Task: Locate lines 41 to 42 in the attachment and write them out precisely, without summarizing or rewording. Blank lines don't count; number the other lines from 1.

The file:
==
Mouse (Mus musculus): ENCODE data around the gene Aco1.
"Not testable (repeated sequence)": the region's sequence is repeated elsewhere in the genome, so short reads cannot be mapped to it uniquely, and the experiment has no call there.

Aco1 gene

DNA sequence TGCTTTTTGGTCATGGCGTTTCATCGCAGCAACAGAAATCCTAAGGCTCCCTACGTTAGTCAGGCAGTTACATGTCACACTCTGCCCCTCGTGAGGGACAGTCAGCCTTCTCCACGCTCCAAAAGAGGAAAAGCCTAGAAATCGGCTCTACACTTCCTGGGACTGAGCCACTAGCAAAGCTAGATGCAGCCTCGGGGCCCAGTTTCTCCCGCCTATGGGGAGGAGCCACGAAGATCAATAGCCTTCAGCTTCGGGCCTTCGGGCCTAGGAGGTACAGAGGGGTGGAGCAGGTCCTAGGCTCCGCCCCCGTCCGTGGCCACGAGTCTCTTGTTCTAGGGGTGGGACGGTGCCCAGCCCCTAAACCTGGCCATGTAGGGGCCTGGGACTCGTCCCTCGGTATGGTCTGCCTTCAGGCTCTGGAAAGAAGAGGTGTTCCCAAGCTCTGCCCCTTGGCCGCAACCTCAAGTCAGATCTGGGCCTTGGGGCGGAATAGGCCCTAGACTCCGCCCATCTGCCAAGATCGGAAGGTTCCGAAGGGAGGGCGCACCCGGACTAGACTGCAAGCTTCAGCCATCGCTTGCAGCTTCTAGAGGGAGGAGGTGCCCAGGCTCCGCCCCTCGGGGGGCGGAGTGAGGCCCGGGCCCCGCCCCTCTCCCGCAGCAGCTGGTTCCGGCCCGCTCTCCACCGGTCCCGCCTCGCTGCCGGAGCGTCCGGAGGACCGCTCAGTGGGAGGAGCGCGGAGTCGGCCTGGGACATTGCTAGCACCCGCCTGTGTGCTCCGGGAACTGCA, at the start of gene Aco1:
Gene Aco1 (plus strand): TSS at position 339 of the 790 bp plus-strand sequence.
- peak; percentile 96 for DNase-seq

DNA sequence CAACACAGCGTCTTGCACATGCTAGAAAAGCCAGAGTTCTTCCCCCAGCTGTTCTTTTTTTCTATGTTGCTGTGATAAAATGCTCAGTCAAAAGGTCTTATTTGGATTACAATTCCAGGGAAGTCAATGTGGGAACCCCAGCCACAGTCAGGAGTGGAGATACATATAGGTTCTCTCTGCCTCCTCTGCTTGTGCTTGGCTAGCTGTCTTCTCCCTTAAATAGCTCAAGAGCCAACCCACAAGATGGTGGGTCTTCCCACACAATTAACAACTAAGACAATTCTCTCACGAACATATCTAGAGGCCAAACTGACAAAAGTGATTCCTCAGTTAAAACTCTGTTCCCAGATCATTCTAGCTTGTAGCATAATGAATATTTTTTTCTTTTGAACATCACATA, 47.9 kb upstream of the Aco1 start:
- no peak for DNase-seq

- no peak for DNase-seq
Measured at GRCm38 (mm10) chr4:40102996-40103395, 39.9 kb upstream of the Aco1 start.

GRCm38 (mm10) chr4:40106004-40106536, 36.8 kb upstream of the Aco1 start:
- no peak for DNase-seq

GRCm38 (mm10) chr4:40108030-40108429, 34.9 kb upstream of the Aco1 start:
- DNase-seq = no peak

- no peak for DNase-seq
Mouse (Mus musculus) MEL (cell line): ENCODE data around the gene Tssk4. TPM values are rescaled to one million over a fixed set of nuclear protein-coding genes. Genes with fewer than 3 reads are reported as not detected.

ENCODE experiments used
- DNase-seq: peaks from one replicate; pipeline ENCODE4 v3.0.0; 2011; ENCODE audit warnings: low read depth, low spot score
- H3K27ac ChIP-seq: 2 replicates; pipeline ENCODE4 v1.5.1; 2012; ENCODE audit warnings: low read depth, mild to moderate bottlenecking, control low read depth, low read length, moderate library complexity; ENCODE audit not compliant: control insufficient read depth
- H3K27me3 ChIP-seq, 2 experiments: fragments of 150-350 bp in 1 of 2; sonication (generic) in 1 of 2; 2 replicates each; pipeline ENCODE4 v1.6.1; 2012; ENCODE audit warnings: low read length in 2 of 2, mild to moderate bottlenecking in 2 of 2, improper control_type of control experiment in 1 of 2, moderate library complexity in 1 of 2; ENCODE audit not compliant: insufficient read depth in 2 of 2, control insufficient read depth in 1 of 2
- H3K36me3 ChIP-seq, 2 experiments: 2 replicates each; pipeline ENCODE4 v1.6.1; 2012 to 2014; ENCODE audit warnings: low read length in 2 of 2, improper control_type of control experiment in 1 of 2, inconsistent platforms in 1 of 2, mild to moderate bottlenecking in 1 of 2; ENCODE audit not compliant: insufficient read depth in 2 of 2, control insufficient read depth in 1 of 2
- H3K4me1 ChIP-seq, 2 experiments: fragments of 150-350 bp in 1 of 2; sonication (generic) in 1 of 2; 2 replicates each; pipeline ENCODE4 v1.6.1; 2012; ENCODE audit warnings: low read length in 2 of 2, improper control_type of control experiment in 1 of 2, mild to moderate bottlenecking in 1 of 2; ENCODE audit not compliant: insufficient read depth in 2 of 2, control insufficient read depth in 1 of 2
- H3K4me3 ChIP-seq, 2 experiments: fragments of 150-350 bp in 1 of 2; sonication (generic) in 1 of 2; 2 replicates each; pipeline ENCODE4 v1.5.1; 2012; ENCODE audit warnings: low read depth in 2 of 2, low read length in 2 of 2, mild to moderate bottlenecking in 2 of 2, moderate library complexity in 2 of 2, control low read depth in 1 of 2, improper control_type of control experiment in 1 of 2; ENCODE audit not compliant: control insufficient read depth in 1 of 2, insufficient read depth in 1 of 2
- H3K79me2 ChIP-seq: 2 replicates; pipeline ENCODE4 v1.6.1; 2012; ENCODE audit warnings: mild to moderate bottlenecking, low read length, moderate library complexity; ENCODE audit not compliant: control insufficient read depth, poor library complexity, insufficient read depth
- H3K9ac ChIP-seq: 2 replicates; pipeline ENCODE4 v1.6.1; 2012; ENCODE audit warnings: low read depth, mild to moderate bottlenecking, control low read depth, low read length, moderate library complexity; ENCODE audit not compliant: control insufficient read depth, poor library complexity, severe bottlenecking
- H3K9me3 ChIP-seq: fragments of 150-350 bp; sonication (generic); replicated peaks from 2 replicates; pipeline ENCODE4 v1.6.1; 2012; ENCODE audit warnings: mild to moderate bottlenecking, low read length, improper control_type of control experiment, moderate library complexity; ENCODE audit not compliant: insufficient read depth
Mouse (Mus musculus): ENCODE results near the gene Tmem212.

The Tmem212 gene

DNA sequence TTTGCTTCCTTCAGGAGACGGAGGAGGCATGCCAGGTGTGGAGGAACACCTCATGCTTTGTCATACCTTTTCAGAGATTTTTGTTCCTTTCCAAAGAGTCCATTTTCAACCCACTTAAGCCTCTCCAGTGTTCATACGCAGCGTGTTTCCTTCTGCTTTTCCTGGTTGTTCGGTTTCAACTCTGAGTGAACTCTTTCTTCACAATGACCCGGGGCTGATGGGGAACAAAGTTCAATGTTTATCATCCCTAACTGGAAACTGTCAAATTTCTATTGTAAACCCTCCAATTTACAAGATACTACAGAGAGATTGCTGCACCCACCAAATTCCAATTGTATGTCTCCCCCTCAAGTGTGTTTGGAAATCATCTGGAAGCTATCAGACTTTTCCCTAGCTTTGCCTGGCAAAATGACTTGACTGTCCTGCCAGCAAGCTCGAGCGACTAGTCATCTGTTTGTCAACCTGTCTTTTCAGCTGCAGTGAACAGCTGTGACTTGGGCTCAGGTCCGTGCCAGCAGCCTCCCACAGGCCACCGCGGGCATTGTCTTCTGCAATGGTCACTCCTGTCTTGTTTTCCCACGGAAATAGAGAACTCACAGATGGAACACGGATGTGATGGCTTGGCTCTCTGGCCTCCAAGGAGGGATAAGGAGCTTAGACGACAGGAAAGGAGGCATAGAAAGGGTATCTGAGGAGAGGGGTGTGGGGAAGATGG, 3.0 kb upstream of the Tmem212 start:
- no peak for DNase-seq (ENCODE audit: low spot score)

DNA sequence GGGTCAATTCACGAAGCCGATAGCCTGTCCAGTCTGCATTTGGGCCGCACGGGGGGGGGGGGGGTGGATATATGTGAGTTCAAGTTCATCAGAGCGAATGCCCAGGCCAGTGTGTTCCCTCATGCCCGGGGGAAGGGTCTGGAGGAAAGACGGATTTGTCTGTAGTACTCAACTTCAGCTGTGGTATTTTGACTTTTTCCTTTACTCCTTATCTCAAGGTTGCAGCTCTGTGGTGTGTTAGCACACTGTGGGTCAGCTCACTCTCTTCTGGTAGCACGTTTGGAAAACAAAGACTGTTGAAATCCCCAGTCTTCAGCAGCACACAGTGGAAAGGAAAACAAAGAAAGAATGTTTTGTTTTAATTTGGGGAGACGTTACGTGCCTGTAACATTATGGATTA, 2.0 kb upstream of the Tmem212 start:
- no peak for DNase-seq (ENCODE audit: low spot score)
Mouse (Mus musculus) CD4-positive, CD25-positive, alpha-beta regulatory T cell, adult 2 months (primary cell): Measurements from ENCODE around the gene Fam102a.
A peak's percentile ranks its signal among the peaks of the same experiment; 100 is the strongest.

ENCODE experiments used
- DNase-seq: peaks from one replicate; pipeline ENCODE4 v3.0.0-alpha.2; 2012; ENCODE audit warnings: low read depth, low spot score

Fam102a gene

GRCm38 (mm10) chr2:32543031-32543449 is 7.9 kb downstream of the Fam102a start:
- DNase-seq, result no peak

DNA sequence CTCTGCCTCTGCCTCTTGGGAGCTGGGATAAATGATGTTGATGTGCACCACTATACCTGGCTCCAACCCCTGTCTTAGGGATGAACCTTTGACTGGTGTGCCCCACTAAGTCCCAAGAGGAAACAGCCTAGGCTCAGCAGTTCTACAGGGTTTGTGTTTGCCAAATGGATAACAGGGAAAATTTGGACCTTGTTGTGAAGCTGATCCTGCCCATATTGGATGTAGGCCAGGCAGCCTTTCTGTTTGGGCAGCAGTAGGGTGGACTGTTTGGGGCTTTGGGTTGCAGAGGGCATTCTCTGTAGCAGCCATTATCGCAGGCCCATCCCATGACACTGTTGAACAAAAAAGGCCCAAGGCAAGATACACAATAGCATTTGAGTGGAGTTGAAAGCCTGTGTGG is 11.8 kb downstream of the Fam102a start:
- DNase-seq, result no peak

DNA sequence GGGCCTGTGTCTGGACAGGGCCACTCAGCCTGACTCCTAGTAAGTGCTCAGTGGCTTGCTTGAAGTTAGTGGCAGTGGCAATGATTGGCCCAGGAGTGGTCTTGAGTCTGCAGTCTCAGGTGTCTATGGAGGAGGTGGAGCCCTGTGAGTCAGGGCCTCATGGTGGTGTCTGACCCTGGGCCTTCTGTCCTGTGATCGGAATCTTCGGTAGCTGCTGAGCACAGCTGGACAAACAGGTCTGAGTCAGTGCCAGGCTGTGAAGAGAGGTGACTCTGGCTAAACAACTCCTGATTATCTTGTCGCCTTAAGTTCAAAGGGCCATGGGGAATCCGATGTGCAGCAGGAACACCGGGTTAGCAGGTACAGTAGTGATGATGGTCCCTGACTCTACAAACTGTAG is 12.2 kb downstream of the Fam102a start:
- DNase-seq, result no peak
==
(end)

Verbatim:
- DNase-seq, result no peak

DNA sequence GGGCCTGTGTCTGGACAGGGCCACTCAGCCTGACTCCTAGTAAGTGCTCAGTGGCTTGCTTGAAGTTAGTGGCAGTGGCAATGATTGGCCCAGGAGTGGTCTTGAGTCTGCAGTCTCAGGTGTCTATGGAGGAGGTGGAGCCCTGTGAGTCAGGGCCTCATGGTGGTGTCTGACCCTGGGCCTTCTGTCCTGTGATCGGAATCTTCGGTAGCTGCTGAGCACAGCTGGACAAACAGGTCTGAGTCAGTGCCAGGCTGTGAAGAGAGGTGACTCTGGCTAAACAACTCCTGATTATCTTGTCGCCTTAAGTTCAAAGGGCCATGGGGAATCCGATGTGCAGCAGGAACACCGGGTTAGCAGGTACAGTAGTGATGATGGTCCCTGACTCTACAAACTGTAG is 12.2 kb downstream of the Fam102a start: